perhaps a more unlikely title has never been written in the history of blogging. I’m entering uncharted territory for both myself and my readers as I use an object and subject in the same sentence with polar opposite visual implications. But if you know me very well, then you won’t be too surprised – my life is nothing if not an oxymoron.
By coincidence, WG and The Antiques Diva ™ were in Paris this weekend when France – with the home-field advantage – played England on October 13th for the semi-finals of the World Rugby Cup at the Stade de France. 40,000 English fans had stormed and getting either a taxi or dinner reservations in Paris on Saturday was next to impossible. Fortunately for us, good friends Madame A. and Monsieur D. had invited us “chez them” in the 15eme arrondissement for casual dinner “en face de tv”. This is a decisively and shockingly un-French thing to do and can only be done in polite French society with the best of friends. We felt sufficiently honored to be included in such an intimate family setting.
We arrived a quarter after eight Saturday night with a flurry of kisses and a “bouquet de fleurs” purchased en route at my favorite florist on the Rue de Buci. Monsieur D. poured an aperitif and immediately apologized for serving “le vin rouge”. Though the was peppery and a perfect accompaniment for the dried saucisson we were nibbling before dinner, he explained “I would serve the customary champagne to start our evening, but I’m saving the bubbly for our victory toast after the game!”. His partner, Madame A., a Chinese citizen in process of applying for a French passport, tossed our starter together with an ease and casual grace usually displayed only by native French chefs. Madame A. was “almost French”!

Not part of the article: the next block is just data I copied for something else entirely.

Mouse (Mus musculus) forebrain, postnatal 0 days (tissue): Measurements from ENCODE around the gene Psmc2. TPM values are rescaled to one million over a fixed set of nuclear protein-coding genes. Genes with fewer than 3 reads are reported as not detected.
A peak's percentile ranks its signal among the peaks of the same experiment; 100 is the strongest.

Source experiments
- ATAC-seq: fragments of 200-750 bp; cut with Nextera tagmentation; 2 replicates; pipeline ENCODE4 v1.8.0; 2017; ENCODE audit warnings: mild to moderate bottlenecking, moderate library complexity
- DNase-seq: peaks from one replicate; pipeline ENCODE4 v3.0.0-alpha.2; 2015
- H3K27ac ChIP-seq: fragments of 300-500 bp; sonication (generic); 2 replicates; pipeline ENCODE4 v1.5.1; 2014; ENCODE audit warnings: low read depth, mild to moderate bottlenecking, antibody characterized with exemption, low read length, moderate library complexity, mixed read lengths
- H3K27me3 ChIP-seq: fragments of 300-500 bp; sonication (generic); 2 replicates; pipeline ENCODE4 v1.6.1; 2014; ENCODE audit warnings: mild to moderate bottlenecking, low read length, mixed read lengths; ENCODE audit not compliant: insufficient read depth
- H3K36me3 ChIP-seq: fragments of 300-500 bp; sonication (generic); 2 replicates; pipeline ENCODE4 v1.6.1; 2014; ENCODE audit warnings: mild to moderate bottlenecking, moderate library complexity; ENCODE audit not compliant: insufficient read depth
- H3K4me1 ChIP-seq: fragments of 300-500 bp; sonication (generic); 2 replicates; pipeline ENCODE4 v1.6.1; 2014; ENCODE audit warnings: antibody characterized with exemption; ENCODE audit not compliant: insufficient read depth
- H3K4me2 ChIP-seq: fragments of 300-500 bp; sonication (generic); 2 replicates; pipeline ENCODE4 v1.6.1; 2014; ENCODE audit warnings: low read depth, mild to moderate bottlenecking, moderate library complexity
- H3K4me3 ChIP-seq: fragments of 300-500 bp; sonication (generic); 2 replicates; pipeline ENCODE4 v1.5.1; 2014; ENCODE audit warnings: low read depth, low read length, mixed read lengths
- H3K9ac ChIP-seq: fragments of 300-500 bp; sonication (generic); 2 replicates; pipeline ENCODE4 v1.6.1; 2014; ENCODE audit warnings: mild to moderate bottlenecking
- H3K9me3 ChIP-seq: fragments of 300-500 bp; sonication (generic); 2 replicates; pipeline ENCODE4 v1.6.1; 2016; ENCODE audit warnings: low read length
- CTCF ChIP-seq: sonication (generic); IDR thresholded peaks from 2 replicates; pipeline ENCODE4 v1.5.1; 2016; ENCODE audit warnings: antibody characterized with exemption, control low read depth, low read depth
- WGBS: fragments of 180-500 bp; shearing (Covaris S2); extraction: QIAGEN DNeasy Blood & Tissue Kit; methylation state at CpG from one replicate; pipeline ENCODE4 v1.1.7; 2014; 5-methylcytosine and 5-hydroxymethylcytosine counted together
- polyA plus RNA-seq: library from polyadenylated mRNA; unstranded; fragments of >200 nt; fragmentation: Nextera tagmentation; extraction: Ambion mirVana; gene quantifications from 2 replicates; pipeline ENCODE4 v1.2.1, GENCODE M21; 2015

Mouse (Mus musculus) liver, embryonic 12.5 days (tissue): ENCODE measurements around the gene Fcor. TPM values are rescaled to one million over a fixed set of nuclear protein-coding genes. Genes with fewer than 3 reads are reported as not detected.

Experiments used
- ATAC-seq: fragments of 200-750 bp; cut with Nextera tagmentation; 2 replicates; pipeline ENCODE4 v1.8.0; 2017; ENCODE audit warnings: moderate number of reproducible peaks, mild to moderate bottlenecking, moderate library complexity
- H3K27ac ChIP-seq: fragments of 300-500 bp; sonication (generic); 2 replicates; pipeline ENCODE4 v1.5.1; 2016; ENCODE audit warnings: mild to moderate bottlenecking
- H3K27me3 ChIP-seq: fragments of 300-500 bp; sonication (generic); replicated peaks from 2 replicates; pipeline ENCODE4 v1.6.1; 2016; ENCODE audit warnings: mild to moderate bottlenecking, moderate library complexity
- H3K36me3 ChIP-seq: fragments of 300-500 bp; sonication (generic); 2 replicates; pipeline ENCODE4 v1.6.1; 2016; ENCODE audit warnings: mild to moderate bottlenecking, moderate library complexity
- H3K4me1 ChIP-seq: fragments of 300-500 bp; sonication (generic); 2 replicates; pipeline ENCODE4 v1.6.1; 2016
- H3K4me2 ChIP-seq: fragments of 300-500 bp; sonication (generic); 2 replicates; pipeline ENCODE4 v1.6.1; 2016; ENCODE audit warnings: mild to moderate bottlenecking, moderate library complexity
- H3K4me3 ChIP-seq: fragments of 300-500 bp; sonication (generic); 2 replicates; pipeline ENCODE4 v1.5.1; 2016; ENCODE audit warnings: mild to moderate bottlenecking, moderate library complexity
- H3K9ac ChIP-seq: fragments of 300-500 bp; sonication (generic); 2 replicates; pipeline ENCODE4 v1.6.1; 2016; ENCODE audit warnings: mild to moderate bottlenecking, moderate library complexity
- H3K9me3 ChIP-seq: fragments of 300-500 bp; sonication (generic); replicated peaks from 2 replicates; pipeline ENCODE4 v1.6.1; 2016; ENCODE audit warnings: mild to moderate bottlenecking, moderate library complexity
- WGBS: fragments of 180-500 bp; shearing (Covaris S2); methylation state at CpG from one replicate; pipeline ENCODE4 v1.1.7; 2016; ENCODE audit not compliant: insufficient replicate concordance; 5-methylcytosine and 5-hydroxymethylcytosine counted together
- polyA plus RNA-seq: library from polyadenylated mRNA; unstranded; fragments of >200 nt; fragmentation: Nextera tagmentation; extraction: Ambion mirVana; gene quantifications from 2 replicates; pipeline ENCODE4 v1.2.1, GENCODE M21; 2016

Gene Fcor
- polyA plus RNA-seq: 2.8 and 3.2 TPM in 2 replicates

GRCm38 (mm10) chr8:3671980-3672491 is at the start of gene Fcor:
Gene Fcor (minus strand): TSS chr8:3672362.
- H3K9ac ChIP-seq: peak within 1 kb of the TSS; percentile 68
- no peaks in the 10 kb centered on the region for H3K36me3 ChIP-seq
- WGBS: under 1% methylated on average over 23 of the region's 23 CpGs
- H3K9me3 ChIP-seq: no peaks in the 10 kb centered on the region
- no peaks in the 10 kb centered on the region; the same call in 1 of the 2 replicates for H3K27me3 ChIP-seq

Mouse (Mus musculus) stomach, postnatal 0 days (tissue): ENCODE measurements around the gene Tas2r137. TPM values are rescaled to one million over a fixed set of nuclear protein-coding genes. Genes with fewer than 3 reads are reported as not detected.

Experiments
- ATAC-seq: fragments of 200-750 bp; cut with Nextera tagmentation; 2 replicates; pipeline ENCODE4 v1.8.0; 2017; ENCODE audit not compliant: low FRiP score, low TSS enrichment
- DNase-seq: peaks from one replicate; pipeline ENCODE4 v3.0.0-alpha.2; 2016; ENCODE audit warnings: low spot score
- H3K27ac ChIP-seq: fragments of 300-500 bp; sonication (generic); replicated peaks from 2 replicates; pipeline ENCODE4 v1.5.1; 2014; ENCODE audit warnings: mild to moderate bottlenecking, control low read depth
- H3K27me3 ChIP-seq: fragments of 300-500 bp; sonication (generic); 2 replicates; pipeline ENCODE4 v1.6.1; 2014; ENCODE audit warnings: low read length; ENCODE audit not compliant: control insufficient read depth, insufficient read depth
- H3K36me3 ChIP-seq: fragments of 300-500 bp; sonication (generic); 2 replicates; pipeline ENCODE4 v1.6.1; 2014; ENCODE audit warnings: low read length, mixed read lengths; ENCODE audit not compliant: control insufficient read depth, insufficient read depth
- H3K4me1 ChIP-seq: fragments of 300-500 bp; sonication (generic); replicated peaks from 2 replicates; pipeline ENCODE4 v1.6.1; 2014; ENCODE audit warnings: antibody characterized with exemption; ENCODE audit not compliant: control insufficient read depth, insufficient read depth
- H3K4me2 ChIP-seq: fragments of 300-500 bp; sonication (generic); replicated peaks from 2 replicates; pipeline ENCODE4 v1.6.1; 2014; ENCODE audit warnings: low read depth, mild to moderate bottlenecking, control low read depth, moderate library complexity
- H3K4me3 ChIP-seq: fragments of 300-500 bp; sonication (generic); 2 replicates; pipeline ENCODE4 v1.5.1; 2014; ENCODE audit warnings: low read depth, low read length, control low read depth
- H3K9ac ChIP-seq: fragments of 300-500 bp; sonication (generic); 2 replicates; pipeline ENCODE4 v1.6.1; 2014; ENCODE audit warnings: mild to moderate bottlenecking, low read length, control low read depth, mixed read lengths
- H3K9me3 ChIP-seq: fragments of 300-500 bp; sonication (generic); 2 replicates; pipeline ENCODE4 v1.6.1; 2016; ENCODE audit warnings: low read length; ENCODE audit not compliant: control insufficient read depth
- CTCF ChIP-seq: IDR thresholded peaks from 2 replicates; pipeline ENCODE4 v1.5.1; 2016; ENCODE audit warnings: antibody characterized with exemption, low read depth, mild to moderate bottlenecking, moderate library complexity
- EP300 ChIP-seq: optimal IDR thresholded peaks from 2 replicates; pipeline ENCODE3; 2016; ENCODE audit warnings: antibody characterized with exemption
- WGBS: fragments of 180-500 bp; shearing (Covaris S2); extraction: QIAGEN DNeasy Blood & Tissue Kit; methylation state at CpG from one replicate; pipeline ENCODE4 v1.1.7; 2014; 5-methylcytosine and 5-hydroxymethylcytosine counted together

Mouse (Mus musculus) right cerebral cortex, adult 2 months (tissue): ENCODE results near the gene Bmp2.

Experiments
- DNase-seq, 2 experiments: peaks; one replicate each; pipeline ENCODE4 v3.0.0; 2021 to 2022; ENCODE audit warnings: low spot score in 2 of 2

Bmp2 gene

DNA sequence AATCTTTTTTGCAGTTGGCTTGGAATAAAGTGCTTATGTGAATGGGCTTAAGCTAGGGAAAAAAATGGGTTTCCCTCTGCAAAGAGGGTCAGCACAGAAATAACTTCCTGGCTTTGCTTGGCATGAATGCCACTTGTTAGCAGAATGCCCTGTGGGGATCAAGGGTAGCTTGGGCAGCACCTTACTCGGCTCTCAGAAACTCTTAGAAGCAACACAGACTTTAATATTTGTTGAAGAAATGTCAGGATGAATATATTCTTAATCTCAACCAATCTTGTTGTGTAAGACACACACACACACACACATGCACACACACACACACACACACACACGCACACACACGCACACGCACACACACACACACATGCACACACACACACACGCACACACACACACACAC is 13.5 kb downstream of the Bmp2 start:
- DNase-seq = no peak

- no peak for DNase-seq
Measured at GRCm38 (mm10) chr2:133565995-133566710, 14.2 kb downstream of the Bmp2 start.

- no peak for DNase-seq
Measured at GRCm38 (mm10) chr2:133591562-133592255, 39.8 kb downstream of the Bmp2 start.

As she came out of the kitchen with a large bowl of salad in hand, Monsieur D. gasped, “Mais, non ! Les salade est toujours avec le fromage !” Apparently, Madame A. wasn’t fully French just yet. She had chosen to serve a salad as our starter rather than at the end of the meal with the cheese as is customary. Monsieur D was appalled!
Perhaps now is the right time to interrupt and tell you that, in France, a casual dinner is rarely casual. When invited to a French friend’s house to watch a game, you’ll never receive take-out pizza and hot wings. Cheese dip would be considered an atrocity and an affront to the French national pride. A French dinner is always that – a dinner, served properly with knife and fork, cloth napkin and table cloth and a good bottle (or two) of wine. Madame A.’s salad was casually chic and simply divine – a perfect, internationally-easy entree. She threw together arugula, shrimp cocktail and mixed together olive oil, mustard seeds and balsamic dressing to make an easy homemade vinaigrette. With tongs in hand, she piled our delicate entrée plates with heaping portions. A chilled Sancerre was quickly opened to accompany our starter, while Monsieur D. explained the rules of rugby.
”I love virgins”, Madame A. smiled deliciously as she continued, “New converts are always the most enthusiastic.” Right she was. For when La Marseillaise was played and the French players ran to the field, I stood to attention and pressed my hand to my heart, singing (and humming the parts where I didn’t know the words) the French National Anthem alongside Monsieur D. With a shout, “Viva la France,” Monsieur and Madame assumed I was “gung ho” about Rugby!
What they didn’t realize (just yet anyway) was that I was, in fact, simply ga-ga for the Rugby players who ran onto the field as if the Bay Watch introduction had been re-written and re-oriented for a mostly female viewership. Madame A. caught my eye, “Pretty, non?” as Jonny Wilkinson of the English team filled the screen in all his glory. Monsieur D. picked up where A. had left off, “There is a calendar of the ‘plus beau’ players available each year. The waiting list is a month long before you can pick up a reserved copy from FNAC.” I put my request in immediately and Monsieur D. promised to make sure I had an extra surprise in my Christmas stocking this year. *